Like, what’s my purpose, what, what’s my calling it? If, if somebody’s really got to the true center of me, do they see that I’m concurrent and all of my life and that I’m content and the purpose behind. So when you think about humility, I think the people who are the most humble are actually the most confident because they’re confident in the fact that they, they do understand their role to play and they also understand what they’ve, what a true purpose is. And when you get that and that’s when you come alive and you don’t have to walk in and sort of, you know, get your sandwich board out or blow your trumpet and say, I’m here. People automatically will follow you because there’s a contentment, contentment, and a confidence to you that is so much bigger. And it tells a story before you to have to say anything.
And I would pile on a lot of our listeners know, I talk a lot about the law of credibility. Uh, there’s an author by the name of Jerry vast, we’ve had on the show before wrote soft selling in a hard world. And he said, you know, you should never say anything. You can’t prove, you know, not that you’re lying, but if you can’t prove, and if I’m a salesperson and we’re talking and I should just never met, you know, say something I can’t prove right now. And he said, you know, you’re going to find clay with the more confident salespeople. Everything. They say it’s provable. And so they don’t need to sit there and a laser show of charisma, you know, and there’s, there’s a sort of a humbleness that comes when you, when you are knowing that what you’re saying is true and backed by facts, there’s a confidence, there’s quite calm that, that, that just people pick up on, you know, people pick up on that and um, but didn’t, didn’t.
One thing that, you know, I’ve heard from some of our interviewees and I’ve seen them with my coaching clients and I’ve, as I’ve interviewed very successful people and say, you know, clay, you got to stay hungry. You got to stay hungry. I hear this all the time, but I think you in your book succinctly have written about this. Can you talk about this next principle about staying hungry? What does it mean? I mean, once you’ve gotten to a certain level, you’re making money, things are working out, you’ve got that traction going on, you have that momentum, you’re starting to scale things. Things are going good. Talk to me about the importance of staying hungry and what that means to you.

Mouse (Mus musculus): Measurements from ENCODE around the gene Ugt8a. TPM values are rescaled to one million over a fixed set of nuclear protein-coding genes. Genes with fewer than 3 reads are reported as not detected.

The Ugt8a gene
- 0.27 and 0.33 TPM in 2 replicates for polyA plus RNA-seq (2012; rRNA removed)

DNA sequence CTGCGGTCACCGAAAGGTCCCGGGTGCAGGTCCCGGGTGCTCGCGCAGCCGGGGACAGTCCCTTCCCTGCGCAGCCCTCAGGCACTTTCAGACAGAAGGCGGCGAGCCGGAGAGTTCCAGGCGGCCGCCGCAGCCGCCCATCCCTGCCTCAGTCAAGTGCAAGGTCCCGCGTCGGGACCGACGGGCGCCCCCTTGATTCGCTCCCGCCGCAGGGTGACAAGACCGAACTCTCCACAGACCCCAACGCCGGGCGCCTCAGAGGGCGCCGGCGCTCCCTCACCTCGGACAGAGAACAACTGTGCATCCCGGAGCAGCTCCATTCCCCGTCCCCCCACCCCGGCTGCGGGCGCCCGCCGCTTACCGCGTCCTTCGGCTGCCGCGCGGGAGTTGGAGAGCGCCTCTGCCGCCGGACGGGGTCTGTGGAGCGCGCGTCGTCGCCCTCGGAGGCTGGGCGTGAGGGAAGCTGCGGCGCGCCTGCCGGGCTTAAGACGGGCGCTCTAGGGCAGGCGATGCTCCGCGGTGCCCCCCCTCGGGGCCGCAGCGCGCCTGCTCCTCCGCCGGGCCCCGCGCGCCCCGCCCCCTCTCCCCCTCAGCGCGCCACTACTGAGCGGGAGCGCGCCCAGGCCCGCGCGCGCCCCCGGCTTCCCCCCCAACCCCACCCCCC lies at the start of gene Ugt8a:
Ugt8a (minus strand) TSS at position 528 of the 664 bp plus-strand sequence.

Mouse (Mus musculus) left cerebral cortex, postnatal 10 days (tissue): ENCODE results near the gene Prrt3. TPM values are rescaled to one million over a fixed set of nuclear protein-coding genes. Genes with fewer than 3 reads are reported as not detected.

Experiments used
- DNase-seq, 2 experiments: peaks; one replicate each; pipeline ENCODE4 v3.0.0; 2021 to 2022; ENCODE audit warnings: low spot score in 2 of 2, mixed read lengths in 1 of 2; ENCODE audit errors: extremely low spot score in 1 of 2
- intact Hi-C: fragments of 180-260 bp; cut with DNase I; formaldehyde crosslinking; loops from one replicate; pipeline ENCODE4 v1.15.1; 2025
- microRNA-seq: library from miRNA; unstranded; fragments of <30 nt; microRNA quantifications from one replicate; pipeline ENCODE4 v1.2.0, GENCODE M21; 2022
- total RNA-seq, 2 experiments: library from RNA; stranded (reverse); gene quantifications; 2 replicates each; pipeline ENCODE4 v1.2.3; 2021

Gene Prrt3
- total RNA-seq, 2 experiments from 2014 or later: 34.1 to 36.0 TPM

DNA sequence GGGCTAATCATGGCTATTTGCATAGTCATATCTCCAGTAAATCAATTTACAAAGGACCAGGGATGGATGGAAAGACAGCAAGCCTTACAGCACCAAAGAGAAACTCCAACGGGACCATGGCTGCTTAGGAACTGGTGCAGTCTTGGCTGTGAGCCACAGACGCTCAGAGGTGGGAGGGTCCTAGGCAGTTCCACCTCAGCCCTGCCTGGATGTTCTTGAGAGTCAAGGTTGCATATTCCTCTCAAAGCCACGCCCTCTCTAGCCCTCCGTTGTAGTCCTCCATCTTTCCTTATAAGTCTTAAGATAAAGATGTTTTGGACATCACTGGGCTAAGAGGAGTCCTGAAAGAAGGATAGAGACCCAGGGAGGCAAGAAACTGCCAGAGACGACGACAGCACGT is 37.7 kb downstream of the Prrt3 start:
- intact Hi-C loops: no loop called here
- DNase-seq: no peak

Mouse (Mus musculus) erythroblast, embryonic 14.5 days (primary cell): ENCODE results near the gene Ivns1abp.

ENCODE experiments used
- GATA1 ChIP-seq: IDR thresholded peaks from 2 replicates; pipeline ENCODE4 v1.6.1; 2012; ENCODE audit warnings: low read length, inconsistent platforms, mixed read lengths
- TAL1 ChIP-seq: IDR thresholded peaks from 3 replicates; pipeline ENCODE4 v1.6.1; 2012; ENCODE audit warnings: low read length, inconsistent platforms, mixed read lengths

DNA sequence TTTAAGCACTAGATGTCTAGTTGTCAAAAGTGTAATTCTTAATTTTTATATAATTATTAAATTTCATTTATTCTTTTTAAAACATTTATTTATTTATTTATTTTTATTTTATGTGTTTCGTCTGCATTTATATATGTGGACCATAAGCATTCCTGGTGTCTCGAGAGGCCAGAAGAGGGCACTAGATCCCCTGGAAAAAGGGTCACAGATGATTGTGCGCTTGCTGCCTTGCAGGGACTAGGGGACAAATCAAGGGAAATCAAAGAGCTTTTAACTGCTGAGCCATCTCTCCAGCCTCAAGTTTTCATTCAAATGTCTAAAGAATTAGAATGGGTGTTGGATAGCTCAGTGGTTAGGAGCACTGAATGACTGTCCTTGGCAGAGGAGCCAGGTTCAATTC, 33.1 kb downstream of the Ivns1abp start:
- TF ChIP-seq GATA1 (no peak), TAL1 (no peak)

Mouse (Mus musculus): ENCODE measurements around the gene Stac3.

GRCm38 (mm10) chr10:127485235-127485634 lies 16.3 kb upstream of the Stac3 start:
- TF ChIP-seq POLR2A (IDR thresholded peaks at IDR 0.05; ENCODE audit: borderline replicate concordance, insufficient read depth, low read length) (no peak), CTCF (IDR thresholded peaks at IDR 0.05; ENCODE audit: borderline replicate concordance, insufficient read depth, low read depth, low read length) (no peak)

Yeah. It just, it’s this premise that you, you always are learning and that every environment you walk into a classroom and the great leaders are the ones that their, their premise is that curiosity is there leading quotient of their ability to, to continue to lean in and you know, the, the lean and leader is the one who always sort of walks around with the mole skin figuratively or literally out right in every, in every person they meet is an opportunity for them to get better. And you know, Maxwell says it. You’ve, you’ve had John on, he may have, he may have even talked about this, but you know, the greatest responsibility of a leader is to lead yourself and the thing that you do and leading yourself is that you, you grow every day and the way you grow every day as you learn every day. So the hungry leader is the one who, who is always looking around going, I may have arrived. I may be the most important in the room. I mean to be at the top of the food chain. I may have all the awards. I may be the CEO. I’m, I’m the person calling all the shots, but I still walk in with the mindset that I have more to learn. Not More to prove, but, but more to learn
bread. I have a question I’d like to ask you, um, when you’re doing speaking events back before I stopped doing speaking events about four years ago so I could focus on producing these thousands of podcast. We’ve done an event. I’ll probably do some more events, but have you noticed this when you’re on stage? Um, I’ve done like Hewlett Packard and ups and different groups. Have you noticed that the leaders are always the ones in the front row taking notes? You can notice that and the people in the back who are yawning on their cell phone, not taking notes are always the lowest paid person. Have you ever noticed that? Am I the only one who notices that?